The AH in the anterior chamber of the human eye has to be transparent, and therefore is physiologically devoid of cellular components to preserve vision. AH is cleared by passage through the trabecular meshwork (TMW) and the Schlemm canal and drains through veins leaving the eye and moving into systemic circulation (5). Normally, occasional cells with a maximum size of erythrocytes and lymphocytes can pass the openings of the TMW. Larger cells such as macrophages, especially when in aggregates, are more likely to be trapped in the TMW and cause an increase of intraocular pressure, as observed in the present patient (5).
Systemic tumor diseases (e.g., lymphoma, carcinoma, or melanoma) sometimes manifest themselves inside the eye and most commonly affect the retina, uvea, and the vitreous body. Very rarely, individuals with hematologic malignancies such as leukemia or lymphoma may have tumor cells in the anterior chamber, perhaps accompanied by a pseudohypopyon (6, 7). However, solid tumors have usually not been associated with pseudohypopyon formation, except for rare cases associated with extensive infiltration of the choroid or the ciliary body (8, 9).
As we did not find a solid metastasis inside the eye from which these cells may have been seeded, we assume that single metastatic tumor cells got trapped inside the TMW, multiplied by further cell division, and released cells into the AH. This finding of a single-cell suspension of a solid malignancy in the AH of the eye raised the question of how these tumor cells originally got there. The anterior chamber of the immune-privileged eye is devoid of lymphatic vessels (10), making the putative route of entry for Ber-EP4+ carcinoma cells solely hematogenous. Ber-EP4 is expressed by epithelial and adenocarcinoma but not hematopoietic cells (4). Here, we observed a Ber-EP4+ cell population within the PBMCs with phagocytic activity and a monocytic-myeloid phenotype that expresses the macrophage marker SIRP-α that can interact with CD47 on tumor cells to negatively control phagocytosis and to promote cell fusion (11). Tumor-associated macrophages (TAM) can express tumor markers via several mechanisms. Besides phagocytosis, trogocytosis, transdifferentiation, and aberrant expression, cell fusions of macrophages and tumor cells are observed. The “Trojan horse” model suggests that a tumor cell becomes metastatic by fusion to normal cells traveling throughout the body freely, such as macrophages. Macrophages can enter the immune-privileged anterior chamber and cause pathologic conditions such as glaucoma (5). In our patient, the Ber-EP4+ carcinoma cells in the anterior chamber showed cytomorphologic characteristics of macrophages, and their accumulation and persistence there argued for a malignant derivative of the parotid gland carcinoma. Our findings suggest that the tumor cells in the anterior chamber originally derived from cell fusions between tumor cells and myeloid cells in the peripheral blood that continued to divide inside the eye with consecutive elevation of the intraocular pressure. These observations imply that metastases of a solid malignancy could use monocytes–macrophages as their Trojan horse to enter the immune-privileged eye (12) to find a new environment for further tumor growth and metastasis. The limited amount of sample precluded assessment of the abnormal cells in the AH for monocytic markers, so further studies are needed to provide conclusive evidence of the exact nature of these cells inside the eye to demonstrate whether they are carcinoma cells, hybrid cells, or if both are present.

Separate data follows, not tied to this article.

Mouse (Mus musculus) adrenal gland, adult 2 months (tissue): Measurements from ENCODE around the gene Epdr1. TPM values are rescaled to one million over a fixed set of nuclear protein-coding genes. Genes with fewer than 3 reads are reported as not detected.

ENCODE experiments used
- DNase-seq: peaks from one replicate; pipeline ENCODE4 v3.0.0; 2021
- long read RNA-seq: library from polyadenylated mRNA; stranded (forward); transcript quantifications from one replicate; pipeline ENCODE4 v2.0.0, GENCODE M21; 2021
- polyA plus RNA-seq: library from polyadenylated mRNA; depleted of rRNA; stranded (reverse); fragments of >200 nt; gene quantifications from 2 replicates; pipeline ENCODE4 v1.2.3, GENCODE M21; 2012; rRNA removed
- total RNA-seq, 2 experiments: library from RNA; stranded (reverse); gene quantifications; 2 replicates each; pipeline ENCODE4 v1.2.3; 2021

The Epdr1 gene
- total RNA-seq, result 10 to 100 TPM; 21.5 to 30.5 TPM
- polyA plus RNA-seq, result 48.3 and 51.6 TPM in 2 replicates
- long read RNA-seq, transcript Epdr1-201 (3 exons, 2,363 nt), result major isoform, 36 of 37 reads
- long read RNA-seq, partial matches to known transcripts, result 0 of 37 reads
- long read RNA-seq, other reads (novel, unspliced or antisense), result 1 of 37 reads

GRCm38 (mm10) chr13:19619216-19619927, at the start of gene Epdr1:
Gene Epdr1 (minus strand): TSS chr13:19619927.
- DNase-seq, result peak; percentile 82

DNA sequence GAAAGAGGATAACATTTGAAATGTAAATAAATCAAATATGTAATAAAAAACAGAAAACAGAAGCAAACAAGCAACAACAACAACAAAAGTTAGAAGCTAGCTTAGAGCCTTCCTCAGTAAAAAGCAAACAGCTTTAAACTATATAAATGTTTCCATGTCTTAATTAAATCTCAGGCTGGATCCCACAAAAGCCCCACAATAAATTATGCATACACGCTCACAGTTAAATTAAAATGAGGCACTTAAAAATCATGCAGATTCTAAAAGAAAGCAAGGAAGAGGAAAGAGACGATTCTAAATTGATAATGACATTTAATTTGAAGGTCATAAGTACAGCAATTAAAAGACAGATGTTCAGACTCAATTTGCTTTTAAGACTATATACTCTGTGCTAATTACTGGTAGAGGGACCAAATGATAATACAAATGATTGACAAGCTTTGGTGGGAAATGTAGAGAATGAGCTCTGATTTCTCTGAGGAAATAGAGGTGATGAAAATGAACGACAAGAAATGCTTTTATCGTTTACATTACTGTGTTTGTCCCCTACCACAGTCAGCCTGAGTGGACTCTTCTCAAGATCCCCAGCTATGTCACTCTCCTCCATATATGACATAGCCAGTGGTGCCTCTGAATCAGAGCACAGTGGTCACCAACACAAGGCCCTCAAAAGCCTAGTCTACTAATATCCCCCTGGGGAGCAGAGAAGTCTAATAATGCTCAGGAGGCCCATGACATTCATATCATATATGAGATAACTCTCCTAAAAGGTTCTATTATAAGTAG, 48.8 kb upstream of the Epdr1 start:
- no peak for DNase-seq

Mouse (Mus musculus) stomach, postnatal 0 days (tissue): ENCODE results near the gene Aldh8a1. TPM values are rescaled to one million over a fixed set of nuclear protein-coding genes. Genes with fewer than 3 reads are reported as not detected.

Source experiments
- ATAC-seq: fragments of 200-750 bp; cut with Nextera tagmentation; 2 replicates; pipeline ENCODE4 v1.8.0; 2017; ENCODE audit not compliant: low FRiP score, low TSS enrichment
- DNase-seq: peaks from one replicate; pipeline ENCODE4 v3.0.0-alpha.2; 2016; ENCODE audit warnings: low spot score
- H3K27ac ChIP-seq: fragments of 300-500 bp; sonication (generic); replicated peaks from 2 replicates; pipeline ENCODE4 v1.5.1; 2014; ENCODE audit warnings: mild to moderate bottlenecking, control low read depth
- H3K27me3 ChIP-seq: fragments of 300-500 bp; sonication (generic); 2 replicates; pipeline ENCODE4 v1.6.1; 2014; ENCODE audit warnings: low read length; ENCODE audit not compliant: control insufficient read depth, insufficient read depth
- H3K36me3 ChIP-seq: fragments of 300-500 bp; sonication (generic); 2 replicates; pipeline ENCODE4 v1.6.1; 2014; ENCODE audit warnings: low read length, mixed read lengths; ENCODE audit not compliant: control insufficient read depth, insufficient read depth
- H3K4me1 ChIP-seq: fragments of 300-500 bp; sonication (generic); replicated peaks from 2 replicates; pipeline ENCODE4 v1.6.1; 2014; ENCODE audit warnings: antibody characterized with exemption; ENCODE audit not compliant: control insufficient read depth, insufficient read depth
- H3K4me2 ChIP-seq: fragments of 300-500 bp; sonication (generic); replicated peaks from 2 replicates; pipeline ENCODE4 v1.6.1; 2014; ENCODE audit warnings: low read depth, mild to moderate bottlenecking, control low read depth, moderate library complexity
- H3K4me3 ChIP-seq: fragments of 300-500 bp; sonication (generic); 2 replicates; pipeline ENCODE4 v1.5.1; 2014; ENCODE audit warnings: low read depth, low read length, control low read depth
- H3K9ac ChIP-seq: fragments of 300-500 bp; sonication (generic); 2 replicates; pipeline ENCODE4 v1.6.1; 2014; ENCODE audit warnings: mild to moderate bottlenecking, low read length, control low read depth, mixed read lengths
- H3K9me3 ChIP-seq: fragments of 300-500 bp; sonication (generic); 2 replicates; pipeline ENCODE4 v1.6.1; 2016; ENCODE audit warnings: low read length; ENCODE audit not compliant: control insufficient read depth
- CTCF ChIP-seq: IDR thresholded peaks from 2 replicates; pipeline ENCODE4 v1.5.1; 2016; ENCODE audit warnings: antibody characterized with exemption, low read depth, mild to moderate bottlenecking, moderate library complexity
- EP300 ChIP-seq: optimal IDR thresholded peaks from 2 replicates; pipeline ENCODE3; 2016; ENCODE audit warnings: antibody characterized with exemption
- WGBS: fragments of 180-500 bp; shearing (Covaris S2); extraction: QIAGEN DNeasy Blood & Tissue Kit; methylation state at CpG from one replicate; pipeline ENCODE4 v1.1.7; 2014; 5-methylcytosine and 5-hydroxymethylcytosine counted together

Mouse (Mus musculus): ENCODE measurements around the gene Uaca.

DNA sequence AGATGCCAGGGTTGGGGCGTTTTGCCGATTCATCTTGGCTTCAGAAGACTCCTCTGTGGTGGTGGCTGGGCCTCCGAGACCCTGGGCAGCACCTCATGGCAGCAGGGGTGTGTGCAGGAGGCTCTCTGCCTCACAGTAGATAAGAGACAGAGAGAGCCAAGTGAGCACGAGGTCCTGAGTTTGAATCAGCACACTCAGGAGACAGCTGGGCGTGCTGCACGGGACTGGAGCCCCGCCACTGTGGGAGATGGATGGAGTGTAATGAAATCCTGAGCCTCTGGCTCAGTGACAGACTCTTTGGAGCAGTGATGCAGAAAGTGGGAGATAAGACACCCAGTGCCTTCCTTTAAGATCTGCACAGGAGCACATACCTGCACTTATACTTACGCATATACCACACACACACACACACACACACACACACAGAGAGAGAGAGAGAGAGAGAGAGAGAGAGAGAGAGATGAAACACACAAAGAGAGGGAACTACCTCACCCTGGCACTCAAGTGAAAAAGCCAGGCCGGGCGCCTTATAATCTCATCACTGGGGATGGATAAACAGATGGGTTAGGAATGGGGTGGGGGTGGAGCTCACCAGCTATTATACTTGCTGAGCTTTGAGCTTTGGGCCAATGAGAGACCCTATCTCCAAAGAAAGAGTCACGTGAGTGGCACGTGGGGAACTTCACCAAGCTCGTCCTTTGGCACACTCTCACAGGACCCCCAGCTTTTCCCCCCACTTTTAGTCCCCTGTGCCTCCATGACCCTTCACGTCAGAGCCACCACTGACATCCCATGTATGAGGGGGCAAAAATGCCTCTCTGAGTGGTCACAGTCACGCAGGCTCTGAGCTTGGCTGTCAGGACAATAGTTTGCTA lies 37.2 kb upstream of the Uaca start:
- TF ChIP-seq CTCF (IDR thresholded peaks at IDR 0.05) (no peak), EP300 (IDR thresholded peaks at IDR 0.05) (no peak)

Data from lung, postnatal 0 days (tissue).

Disclosure of Potential Conflicts of Interest
No potential conflicts of interest were disclosed.
Conception and design: R.S. Grajewski, J.J. Bosch, C. Cursiefen, L.M. Heindl
Development of methodology: R.S. Grajewski, J.J. Bosch, H. Bruns, L.M. Heindl
Acquisition of data (provided animals, acquired and managed patients, provided facilities, etc.): R.S. Grajewski, J.J. Bosch, H. Bruns, L.M. Heindl
Analysis and interpretation of data (e.g., statistical analysis, biostatistics, computational analysis): R.S. Grajewski, J.J. Bosch, H. Bruns, C. Cursiefen, L.M. Heindl
Writing, review, and/or revision of the manuscript: R.S. Grajewski, J.J. Bosch, C. Cursiefen, L.M. Heindl
Administrative, technical, or material support (i.e., reporting or organizing data, constructing databases): R.S. Grajewski, L.M. Heindl
Study supervision: R.S. Grajewski, C. Cursiefen, L.M. Heindl
This study was supported by German Research Foundation (FOR 2240 “(Lymph) Angiogenesis and Cellular Immunity in Inflammatory Diseases of the Eye” (to R.S. Grajewski, J.J. Bosch, C. Cursiefen, and L.M. Heindl); GR 2647/5-1 (to R.S. Grajewski); BO 4000/2-1 and 3-1 (to J.J. Bosch); Cu 47/6-1 (to C. Cursiefen); HE 6743/2-1 and 3-1 (to L.M. Heindl); and GEROK program by the University of Cologne (to L.M. Heindl).